Friday, April 4, 2014

Burnet's Mound - Highest Point in Topeka

View from the Top.
Photo by Kevin Surbaugh

Recently my wife and I made our way to Burnett's Mound. However, it is not accessible to those with mobility issues, so I had to make the trek up the side of the mound by myself in order to take these photographs. Burnett's Mound is the tallest point in Topeka and is sight worth taking in. It was also heavily devastated by a tornado that swept through Topeka in June, 1966.

There has been many legends surrounding the mystical Burnett's Mound that have been handed down and told by spiritual and traditional ritual leaders of the Pottawatomie tribe. Wis-Ki-Ge-Amatyuk, a holy man of the Pottawatomie tribe, had told the story of Burnett Mound and the origin of its legend. In his story, he tells that long ago a quick moving tornado swept harshly across the prairies, killing and injuring many of the Pottawatomie people. He told stories of the extreme poverty that had left many of his people unprotected and un-sheltered from the powerful spinning winds. The tornado's anger left many bodies scattered upon the land along with cattle and horses. Preparation for burial took many days of prayer and upon the ceremony, it was asked that the Great Spirit of life watch over and bless the large mound with the ability to stop the powerful spinning winds. It was asked that the mound protect the people of the land and watch over the dead that had been laid to rest upon her shadow. Protected, the people of the Kansas valley will be, only by respecting and leaving the resting place of the dead undisturbed.

It was told that seven Pottawatomie's that had perished to the might of the angry wind were of personal and direct family relations to Chief Burnett. A traditional Pottawatomie song telling the story of the tornado sings, "The grass is moving, the trees are moving, the whole earth is moving..."

A portion of the Trail
to the top of Burnett's Mound.
Photo by Kevin Surbaugh

Chief Burnett often said that the mound must never be disturbed because it was a sacred place that was watched over by the Great Spirit and those who have past on, must always be respected. The people of Kansas believed that by respecting the Chief's wishes that the mound would protect the city of Topeka from the devastating power of tornadoes.

Water tower on Burnett's Mound.
Photo by Kevin Surbaugh
However, in 1960, Chief Burnett's mound was disturbed with construction at its base for an interstate bypass. Upon Burnett's Mound itself, it was cut into at the top of its north side, perfectly visual for all Topekans to view as its desecration continued to fit a 5 million gallon steel drum reservoir water tank. In the following years, building began to slowly progress around Burnett's Mound. At 6:55PM on June 8, 1966, an F5 tornado of immense power struck the city of Topeka, destroying all within its path. It lasted a total of 34 minutes ending at 7:29PM. The tornado was a half mile wide, as about 820 homes were destroyed and 3,000 damaged. Entire blocks were leveled to splinters in seconds. The tornado's violent winds was estimated at around 300 mph. Total cost was put at $100,000,000.00 making it at the time the costliest tornado in American history. Even to this day, with inflation factored in, the Topeka tornado still stands as one of the costliest on record. The tornado claimed 16 lives, injured over 500 people, and left over 3500 homeless.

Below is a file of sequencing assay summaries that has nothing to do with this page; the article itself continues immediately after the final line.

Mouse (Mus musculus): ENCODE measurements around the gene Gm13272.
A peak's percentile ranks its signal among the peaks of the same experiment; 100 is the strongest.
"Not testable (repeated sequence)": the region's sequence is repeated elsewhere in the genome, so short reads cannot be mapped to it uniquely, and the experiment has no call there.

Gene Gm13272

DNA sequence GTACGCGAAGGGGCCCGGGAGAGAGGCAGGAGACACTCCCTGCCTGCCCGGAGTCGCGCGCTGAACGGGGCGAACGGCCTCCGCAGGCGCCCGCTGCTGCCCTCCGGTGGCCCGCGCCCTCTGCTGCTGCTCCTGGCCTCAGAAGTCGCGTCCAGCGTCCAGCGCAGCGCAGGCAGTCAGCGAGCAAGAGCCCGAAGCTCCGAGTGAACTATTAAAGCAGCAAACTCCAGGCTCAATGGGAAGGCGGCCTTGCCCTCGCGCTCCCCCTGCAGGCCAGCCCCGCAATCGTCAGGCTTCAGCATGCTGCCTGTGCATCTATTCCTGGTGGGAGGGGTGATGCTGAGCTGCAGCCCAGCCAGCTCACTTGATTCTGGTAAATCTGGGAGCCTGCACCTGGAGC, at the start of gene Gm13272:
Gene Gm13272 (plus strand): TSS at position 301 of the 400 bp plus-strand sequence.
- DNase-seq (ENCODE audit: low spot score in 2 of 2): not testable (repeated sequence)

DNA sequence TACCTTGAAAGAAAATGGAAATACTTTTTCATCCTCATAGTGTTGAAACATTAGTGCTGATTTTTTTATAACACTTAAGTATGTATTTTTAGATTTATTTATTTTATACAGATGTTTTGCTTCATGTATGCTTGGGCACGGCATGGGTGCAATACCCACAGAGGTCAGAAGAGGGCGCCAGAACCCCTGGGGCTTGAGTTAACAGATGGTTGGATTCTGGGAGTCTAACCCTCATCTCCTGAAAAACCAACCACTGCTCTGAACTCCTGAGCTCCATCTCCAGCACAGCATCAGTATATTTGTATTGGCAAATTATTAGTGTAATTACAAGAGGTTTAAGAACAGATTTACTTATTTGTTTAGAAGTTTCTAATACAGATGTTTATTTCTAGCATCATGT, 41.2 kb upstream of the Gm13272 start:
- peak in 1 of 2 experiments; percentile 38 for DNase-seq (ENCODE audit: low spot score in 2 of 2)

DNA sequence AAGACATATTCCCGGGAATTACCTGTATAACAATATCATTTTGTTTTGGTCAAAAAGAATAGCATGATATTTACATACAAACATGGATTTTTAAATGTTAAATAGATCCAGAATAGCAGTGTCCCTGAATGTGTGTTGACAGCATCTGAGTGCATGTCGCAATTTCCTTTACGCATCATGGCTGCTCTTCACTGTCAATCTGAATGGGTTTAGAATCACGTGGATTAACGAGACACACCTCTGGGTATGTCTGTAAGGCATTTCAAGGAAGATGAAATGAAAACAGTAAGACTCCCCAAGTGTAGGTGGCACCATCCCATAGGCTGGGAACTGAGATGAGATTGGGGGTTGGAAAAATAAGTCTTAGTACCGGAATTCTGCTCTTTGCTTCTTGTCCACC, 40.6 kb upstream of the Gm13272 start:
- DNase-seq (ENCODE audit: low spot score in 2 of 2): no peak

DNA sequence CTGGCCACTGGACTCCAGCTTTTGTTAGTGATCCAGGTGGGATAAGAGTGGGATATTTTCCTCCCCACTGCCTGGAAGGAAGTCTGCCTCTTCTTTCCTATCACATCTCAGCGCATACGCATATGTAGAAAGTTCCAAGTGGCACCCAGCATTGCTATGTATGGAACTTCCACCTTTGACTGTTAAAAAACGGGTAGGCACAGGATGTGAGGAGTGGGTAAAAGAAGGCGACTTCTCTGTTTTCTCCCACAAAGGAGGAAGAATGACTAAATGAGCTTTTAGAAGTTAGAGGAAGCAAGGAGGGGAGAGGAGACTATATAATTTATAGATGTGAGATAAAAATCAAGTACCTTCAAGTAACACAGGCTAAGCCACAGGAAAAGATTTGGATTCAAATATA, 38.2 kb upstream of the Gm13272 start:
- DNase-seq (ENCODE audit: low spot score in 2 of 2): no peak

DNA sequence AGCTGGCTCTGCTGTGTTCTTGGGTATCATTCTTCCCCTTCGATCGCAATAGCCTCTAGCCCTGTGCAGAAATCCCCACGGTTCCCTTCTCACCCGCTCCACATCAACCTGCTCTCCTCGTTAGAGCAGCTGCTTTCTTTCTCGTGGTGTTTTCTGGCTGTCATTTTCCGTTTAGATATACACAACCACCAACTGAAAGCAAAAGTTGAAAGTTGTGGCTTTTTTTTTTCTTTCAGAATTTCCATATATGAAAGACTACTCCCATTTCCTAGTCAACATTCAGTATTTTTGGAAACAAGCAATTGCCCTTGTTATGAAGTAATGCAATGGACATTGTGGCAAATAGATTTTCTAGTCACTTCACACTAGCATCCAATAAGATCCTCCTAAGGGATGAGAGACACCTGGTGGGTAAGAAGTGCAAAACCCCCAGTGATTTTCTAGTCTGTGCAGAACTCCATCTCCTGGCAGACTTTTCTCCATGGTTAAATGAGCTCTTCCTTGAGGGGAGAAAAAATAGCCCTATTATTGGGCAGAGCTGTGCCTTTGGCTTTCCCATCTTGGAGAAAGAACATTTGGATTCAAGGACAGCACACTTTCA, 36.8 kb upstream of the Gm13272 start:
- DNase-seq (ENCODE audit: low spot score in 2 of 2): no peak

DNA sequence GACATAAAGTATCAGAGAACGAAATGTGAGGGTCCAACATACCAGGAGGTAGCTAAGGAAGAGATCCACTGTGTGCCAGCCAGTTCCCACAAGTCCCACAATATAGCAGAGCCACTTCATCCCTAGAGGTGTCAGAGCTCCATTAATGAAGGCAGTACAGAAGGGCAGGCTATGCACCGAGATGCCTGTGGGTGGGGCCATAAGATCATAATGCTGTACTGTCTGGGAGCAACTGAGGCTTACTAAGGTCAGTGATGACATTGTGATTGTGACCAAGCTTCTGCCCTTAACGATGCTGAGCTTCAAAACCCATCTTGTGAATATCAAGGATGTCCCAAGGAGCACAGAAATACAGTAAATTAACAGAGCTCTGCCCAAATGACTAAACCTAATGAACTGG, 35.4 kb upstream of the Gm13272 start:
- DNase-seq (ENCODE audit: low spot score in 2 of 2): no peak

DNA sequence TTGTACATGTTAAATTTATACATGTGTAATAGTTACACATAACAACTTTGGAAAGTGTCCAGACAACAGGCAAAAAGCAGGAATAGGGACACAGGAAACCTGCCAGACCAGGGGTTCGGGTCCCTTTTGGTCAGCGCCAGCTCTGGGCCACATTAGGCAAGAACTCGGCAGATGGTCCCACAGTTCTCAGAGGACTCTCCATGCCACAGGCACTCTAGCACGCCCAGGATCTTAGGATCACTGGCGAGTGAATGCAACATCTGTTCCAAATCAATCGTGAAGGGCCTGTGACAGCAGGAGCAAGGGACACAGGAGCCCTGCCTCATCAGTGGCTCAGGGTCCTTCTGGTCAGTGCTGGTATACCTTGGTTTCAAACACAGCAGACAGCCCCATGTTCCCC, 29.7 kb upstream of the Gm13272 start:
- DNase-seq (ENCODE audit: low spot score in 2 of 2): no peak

View of I-70 from the highest point
of the highest point (Burnet's Mound) in Topeka.
Photo by Kevin Surbaugh

The park, Skyline Park has since become trashed and all but closed. Motor Vehicles can not enter the park beyond the gates at the entrance. They are spread apart enough that a wheel chair could be pushed through, however, in the end the highest point is not accessible to those with mobility issues. The easiest for an able bodied person is to climb one of the many trails is to park along Skyline Drive and to make the hike up the side.  The view from the top is beautiful as you can see from the pictures here. 

Burnet's Mound is a part of Skyline Park.
Photo by Kevin Surbaugh
Trail to the very top. Photo by Kevin Surbaugh

Gates leading into park.
It's all on foot from here.
Photo by Kevin Surbaugh

Panoramic View - photo by Kevin Surbaugh
Burnett's Mound taking shape again
Burnett's Mound Returning to it's Roots
Burnett's Mound Story and Legend
Burnett Mound - June 2007

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